I recently nominated a few key luxury watch brands for a reader poll on Luxist.com. The poll was to determine what brand people considered to be the top luxury brand. Not exactly a scientific study, but it is interested to see what people who read the world's top luxury blog had to say on the topic. It wasn't too difficult to consider the nominees. It wasn't a matter of who necessary made the best looking or most mechanically perfect watches, but rather about perception.
Hamilton Khaki Belowzero 1000m Mens Automatic Watch
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Another part of enamel work is the various type of engraving that is involved. Engraving the metal substrate before the enamel is applied is called "Champlevé," which is a very common type of enamel work done on watch dials. There each area that is engraved must be baked separately, but the results can be beautiful. There are other types of engravings that can be done. This can be manually done with tools, or via acid solutions. I don't specifically know whether engravings take place before or after the enamel is baked - or during both times.
The case of the watch is in steel and 41mm wide. It is actually a bit smaller than some of the other Marvin watches that are 44mm wide, but I like the size. Sometimes you don't want something as large on your wrist - and the 41mm size feels friendly and familiar. Most of the case is brushed, while little elements (such as parts of the lugs and around the bezel) are polished. Marvin applies the sapphire crystal on their watches in a unique fashion. The crystal itself is flat, but around the edges it is faceted before it goes into the case. It creates and additional point for light to refract off the watch and is a good character element for the brand. The rear of the watch has a K1 mineral crystal on the caseback window looking into the movement. Another interesting feature the seal of the Marvin company founders that is engraved on the bottom left hand side of the watch case. It reads "M & E D." This stands for Marc & Emmanuel Didisheim, who are the people responsible for Marvin's original beginning a quite long time ago (circa 1850). I've never seen a watch company place just such an engraving on the case, and I quite like it. You'll find this engraving on most all of their watches in the current brand lineup.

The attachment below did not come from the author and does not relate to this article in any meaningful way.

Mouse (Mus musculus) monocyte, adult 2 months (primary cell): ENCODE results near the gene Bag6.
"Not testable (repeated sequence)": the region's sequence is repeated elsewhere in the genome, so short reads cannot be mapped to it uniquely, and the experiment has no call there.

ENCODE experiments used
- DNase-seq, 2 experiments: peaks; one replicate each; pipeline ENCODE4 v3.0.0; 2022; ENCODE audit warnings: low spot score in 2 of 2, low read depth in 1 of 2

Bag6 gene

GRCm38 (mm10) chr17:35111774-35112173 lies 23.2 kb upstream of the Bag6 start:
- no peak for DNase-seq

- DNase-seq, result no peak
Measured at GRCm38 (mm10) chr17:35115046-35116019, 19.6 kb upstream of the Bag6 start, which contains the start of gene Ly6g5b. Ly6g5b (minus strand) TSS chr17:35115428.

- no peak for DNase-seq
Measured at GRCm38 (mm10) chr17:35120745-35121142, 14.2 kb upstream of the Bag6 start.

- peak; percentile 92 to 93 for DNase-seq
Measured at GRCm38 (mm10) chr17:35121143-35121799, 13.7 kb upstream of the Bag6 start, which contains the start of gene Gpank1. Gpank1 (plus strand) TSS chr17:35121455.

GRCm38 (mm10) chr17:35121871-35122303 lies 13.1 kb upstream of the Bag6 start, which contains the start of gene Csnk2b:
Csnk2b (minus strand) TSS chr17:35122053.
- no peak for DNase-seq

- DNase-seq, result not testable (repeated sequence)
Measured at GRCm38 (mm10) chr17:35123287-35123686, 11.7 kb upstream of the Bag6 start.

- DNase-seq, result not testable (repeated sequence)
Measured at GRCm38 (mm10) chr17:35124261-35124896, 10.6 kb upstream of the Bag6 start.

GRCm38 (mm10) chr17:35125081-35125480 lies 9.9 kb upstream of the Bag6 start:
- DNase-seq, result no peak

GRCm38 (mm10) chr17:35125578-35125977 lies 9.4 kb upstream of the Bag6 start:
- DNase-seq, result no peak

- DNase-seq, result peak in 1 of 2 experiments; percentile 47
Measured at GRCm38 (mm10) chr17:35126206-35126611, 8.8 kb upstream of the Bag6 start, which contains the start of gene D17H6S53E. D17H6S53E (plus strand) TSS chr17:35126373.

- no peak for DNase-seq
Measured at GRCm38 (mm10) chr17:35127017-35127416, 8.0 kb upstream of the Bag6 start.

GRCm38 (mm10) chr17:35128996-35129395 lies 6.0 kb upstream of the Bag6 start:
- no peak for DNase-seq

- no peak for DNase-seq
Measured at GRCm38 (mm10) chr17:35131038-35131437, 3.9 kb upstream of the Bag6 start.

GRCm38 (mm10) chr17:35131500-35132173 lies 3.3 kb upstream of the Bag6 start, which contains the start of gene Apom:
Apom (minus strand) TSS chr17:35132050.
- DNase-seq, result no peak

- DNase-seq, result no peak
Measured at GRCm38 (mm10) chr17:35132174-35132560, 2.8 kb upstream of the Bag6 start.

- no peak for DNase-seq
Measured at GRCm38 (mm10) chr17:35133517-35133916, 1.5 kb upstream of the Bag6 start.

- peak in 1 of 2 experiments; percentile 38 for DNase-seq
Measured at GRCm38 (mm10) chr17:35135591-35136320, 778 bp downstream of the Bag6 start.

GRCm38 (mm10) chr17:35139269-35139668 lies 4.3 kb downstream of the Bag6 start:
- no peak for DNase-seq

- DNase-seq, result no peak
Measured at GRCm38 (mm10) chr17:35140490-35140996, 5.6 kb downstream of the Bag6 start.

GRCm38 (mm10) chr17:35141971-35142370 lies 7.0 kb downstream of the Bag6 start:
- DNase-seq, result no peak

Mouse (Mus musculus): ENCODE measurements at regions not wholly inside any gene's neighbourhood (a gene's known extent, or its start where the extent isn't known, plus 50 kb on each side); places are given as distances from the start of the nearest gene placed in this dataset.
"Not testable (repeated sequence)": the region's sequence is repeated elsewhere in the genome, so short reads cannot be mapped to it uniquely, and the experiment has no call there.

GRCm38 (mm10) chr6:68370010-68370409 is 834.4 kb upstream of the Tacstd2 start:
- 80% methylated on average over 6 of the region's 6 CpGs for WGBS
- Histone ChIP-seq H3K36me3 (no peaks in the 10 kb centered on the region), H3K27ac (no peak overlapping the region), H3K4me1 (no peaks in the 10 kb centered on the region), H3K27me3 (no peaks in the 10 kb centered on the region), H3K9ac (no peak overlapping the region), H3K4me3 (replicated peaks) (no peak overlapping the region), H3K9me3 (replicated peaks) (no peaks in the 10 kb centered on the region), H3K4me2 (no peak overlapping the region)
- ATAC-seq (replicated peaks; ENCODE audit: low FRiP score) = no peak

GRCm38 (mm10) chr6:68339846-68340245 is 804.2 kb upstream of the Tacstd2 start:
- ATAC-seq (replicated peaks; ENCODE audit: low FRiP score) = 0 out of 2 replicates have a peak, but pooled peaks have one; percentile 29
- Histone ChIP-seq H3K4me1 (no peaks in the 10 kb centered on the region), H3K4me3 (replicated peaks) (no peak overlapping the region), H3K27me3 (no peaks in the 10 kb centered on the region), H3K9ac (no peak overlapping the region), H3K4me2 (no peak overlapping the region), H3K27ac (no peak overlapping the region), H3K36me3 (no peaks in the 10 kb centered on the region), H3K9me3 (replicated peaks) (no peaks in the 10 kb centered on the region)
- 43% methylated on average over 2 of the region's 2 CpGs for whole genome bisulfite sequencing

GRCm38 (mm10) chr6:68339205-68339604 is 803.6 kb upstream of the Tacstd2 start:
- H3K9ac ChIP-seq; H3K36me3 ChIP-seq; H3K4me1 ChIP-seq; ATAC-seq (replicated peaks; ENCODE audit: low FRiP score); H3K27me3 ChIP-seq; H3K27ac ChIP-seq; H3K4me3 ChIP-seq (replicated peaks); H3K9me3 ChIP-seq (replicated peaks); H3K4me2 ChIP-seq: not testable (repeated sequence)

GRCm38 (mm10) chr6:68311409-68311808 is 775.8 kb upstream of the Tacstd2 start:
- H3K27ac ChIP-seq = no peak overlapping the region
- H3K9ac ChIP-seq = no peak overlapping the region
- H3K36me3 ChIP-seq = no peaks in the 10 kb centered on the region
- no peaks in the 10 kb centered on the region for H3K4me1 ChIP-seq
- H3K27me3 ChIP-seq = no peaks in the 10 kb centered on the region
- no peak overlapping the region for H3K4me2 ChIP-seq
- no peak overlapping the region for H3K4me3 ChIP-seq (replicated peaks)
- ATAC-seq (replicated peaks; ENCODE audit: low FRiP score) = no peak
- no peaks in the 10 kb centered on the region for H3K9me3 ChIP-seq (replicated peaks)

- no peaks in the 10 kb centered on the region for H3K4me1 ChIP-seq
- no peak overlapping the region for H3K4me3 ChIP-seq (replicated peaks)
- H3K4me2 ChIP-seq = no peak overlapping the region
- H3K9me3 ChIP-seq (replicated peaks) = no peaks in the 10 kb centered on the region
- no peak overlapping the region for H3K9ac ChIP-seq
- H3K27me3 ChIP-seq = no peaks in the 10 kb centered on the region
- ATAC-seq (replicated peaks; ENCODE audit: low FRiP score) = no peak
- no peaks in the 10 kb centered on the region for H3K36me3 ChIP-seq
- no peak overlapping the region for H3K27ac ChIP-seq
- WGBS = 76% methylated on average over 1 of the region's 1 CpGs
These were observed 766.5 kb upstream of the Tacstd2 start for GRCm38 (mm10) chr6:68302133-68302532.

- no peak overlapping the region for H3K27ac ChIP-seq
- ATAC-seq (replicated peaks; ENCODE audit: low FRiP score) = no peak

The two timezones are convenient. You will use this function often if, for instance, you have family in a different timezone or if you are a frequent flier. The 24 hour dial would also be convenient in outer space where sunshine does not determine whether it is day or night and the strong photo-luminescence of the hands and markers gives a clear view of both times in all light conditions. Keep this in mind for your next intergalactic sojourn. More important is that the distinct GMT function gives the BR-01 93 an attractive style that conforms to Bell & Ross' credo to never compromise function for the sake of design.
I do applaud Romain Jerome for being so ballsy and avant garde. They have made some nice one-off or limited edition pieces that spit in the face of fellow Swiss who are highly conservative most of the time - especially in terms of watch design. Actually, even Romain Jerome's non limited edition watches are "special." Love them or hate them you have to appreciate their niche and determination to be different. However, that doesn't mean I have to love everything they make. This new special "art" watch by French artist André Chéca is a bit much for me. It is one of those things that I freely admit not liking, but appreciate the artistic endeavors behind it, and that it exists. As though I wouldn't get pissed about it being in a museum ("That isn't art, I could do that!"), but I would openly discuss my distaste for it ("My lord this piece tickles the vomit enticing regions of my gullet").